VANCOUVER — The Federal Court of Appeal has overturned Ottawa’s approval of the Northern Gateway project, concluding that Canada fell short in its duty to consult with aboriginals.
Here’s an update on the status of major pipeline proposals in Canada:
Enbridge’s $7.9-billion Northern Gateway project would bring 525,000 barrels a day of oilsands crude through a 1,177-kilometre pipeline from northeast of Edmonton to Kitimat, B.C., for shipping to international markets. A parallel line would send 193,000 barrels a day of bitumen-thinning diluent in the opposite direction.
The project obtained federal approval in 2014. Eight First Nations, four environmental groups and one labour union launched legal actions aimed at overturning the project’s approval. In June, the Federal Court of Appeal ruled in their favour, further clouding the pipeline’s future.
Enbridge and its 31 aboriginal equity partners this year asked the National Energy Board for a three-year extension to the 2016 construction deadline to allow for more consultation. But the First Nations who oppose the project, many of them located on B.C.’s north coast, say extra time won’t sway their position.
Prime Minister Justin Trudeau has committed to formalizing a ban on tanker traffic on the north coast, which critics say will kill the project. Trudeau has also voiced his opposition to a crude oil pipeline through the Great Bear rainforest, through which Northern Gateway would traverse.
The B.C. Supreme Court found in January the provincial government could not rely solely on the energy board’s review of Northern Gateway. The decision, which also affects the Trans Mountain expansion, means B.C. must conduct its own review that includes aboriginal consultation.
The Canadian arm of U.S. energy giant Kinder Morgan wants to triple the capacity of its existing Trans Mountain line by adding or reactivating almost 1,200 kilometres of pipe between Edmonton and Burnaby, B.C. The expansion would bring capacity to 890,000 barrels of oil a day from the Alberta oilsands region and increase tanker traffic in the Burrard Inlet seven-fold.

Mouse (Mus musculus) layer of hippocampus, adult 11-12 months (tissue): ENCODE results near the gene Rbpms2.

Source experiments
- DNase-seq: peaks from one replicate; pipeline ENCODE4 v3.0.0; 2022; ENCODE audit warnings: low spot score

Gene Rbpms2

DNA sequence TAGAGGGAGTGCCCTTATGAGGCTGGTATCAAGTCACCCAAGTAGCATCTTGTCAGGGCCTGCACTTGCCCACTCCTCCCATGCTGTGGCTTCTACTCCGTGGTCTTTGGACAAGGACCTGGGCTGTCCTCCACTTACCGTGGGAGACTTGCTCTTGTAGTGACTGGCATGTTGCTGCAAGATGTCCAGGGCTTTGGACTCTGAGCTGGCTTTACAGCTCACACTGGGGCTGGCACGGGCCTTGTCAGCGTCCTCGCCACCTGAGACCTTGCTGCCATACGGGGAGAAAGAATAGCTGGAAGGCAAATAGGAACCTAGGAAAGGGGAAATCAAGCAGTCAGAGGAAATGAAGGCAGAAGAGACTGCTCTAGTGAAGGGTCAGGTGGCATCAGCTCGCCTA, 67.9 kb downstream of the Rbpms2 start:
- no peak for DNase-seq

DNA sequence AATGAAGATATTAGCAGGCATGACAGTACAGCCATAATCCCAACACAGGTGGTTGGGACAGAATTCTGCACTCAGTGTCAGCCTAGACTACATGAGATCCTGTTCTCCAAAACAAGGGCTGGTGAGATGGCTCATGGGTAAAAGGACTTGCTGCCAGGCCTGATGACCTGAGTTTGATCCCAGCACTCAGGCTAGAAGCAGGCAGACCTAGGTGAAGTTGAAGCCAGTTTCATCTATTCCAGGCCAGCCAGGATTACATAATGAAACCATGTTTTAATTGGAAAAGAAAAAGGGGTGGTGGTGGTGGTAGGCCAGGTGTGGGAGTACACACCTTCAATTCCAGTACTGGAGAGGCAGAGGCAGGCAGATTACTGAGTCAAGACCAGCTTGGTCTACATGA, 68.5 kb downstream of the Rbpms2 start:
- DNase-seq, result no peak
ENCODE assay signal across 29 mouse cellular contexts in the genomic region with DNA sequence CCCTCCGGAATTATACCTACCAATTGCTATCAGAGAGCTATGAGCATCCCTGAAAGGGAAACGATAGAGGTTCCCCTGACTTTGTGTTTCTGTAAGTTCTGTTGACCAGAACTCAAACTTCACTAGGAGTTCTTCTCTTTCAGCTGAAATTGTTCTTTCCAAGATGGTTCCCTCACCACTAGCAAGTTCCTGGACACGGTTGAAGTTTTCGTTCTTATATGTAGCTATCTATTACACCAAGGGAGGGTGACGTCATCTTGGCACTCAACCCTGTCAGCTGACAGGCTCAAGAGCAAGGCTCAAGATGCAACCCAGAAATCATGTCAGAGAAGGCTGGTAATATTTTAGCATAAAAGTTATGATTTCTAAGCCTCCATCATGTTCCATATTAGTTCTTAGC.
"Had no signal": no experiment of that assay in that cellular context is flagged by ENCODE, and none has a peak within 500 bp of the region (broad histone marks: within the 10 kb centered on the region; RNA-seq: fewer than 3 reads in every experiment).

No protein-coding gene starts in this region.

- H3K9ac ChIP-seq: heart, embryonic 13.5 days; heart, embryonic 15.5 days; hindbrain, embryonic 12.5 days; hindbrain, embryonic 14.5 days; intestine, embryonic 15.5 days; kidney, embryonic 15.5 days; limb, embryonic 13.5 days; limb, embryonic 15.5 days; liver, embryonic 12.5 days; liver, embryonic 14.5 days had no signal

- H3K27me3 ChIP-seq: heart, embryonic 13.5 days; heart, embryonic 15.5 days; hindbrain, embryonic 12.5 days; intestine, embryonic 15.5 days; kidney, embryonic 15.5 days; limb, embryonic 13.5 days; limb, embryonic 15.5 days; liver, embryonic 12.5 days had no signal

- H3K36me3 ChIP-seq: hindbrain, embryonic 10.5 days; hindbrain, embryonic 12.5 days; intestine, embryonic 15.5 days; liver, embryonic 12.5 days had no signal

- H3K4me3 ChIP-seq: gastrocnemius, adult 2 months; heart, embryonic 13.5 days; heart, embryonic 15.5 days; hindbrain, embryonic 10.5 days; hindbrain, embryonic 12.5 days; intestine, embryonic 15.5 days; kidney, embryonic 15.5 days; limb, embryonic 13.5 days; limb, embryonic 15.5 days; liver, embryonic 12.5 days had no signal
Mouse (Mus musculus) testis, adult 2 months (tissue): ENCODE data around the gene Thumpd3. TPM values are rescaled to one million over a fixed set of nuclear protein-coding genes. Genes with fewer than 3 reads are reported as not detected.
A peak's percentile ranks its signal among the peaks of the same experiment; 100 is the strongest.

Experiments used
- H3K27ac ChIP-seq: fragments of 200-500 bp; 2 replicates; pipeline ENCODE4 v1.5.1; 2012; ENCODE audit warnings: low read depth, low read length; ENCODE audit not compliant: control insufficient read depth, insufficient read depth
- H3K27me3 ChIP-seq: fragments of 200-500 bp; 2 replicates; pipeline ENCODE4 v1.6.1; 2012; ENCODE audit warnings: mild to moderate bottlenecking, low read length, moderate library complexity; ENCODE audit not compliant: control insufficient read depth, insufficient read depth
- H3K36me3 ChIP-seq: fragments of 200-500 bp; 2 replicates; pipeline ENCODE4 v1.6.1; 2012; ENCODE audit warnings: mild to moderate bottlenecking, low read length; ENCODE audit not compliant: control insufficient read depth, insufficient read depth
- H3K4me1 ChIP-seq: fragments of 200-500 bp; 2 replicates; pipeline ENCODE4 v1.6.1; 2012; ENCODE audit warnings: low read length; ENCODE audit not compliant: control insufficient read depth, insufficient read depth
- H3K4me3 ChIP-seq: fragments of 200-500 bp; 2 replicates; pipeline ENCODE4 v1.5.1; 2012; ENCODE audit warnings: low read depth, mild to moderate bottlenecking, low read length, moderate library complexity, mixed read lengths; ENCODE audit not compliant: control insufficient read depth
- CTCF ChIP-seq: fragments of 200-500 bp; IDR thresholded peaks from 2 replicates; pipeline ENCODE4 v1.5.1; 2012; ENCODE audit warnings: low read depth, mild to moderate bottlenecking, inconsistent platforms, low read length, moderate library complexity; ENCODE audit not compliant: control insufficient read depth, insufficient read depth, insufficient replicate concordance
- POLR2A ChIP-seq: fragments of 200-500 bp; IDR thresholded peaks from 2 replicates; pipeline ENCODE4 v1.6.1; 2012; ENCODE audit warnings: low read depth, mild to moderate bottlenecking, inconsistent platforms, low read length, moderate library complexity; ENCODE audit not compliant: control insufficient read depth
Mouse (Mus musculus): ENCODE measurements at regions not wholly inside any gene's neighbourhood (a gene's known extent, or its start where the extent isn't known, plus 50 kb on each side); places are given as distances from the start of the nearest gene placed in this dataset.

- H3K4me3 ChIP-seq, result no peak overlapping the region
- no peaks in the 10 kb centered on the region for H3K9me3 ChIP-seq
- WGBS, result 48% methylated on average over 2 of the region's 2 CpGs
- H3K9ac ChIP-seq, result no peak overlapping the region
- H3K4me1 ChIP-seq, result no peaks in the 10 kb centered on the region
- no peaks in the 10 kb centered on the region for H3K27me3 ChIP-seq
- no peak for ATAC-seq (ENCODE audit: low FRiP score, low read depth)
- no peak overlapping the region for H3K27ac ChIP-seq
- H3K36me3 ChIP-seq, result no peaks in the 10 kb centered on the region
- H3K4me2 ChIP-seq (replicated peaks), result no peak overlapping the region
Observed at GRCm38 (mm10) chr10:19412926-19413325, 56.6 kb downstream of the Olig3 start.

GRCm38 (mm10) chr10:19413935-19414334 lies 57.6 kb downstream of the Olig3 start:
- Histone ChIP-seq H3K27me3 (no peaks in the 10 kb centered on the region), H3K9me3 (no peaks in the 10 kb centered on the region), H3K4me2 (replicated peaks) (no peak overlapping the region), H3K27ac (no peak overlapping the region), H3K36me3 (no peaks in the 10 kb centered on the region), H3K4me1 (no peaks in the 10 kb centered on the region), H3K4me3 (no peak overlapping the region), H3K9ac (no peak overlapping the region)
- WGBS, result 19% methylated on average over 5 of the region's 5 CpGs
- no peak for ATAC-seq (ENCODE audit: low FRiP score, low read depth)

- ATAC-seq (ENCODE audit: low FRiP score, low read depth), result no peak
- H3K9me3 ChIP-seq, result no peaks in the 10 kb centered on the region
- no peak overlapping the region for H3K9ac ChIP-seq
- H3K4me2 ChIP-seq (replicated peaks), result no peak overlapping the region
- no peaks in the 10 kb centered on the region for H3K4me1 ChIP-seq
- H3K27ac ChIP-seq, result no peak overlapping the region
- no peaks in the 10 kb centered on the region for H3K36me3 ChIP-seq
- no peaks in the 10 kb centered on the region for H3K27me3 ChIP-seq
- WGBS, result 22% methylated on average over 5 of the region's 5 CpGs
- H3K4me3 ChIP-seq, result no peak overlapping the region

The National Energy Board sanctioned the $6.8-billion project in May, and the federal cabinet is expected to issue its decision by the end of the year. A three-member panel has been appointed to conduct a separate environmental review and report to Natural Resources Minister Jim Carr by November. Carr said the panel will add an extra layer of consultation, especially with indigenous communities.
To go ahead with the project, Kinder Morgan would also have to address 157 environmental, safety and financial conditions placed on it by the energy board, including holding $1.1 billion in liability coverage and detailing its plans to reduce and offset emissions. The board said the project is the first to be required to detail plans for offsetting emissions.
The project still faces fierce opposition. A number of groups including the City of Vancouver have launched court challenges aimed at quashing the energy board’s approval. Alberta Premier Rachel Notley, on the other hand, has said the pipeline is in the best interests of her province and Canada.
B.C.’s Environmental Assessment Office is conducting a review that includes First Nations consultation, following a B.C. Supreme Court ruling in January on Northern Gateway that also impacted Trans Mountain.
TransCanada’s Energy East is a 4,500-kilometre pipeline that would carry 1.1 million barrels of oil a day from Alberta and Saskatchewan through Quebec and into New Brunswick to supply Eastern Canada refineries and for overseas shipping. The cost of the pipeline is estimated at $15.7 billion, which doesn’t count the existing pipeline assets that would be converted for use in Energy East.
The proposal is popular in Western Canada but has encountered stiff opposition in Quebec, where politicians, citizens and ecologists have argued the environmental risks outweigh the economic benefits. New Brunswick Premier Brian Gallant has stressed the importance of Energy East to his province’s economy.
The National Energy Board has announced that consultations with communities along the pipeline route will begin in August and its final report should be completed by March 2018. Ottawa will also be presented with Quebec’s ruling on the pipeline, which is scheduled to come down in June 2018.
Public hearings into the Quebec portion of the project are expected to resume in October after TransCanada agreed to the provincial government’s request to provide more detailed information about the pipeline. A first round of hearings wrapped in March with Quebec residents grilling TransCanada executives on the risks and costs associated with the pipeline.
TransCanada, the same company behind Energy East, applied in 2008 for U.S. permission to build its Keystone XL pipeline, which would span nearly 1,900 kilometres. The aim was to expand an existing cross-border pipeline to give crude from the Alberta oilsands a more direct route to U.S. Gulf Coast refineries. During a seven-year debate, the project became a focal point for environmental protesters.
After U.S. President Barack Obama rejected Keystone XL in November 2015, TransCanada launched a US$15-billion challenge under the North American Free Trade Agreement, arguing it was treated unfairly. It has also filed a separate federal lawsuit seeking a declaration that Obama overstepped his constitutional power.
The pipeline could resurface as a charged political issue after the U.S. presidential election in November. Presumptive Republican nominee Donald Trump has said he’d approve the pipeline but only if the U.S. gets a larger cut of profits. Hillary Clinton, the presumptive presidential candidate for the Democrats, opposes it.
The Canadian Press
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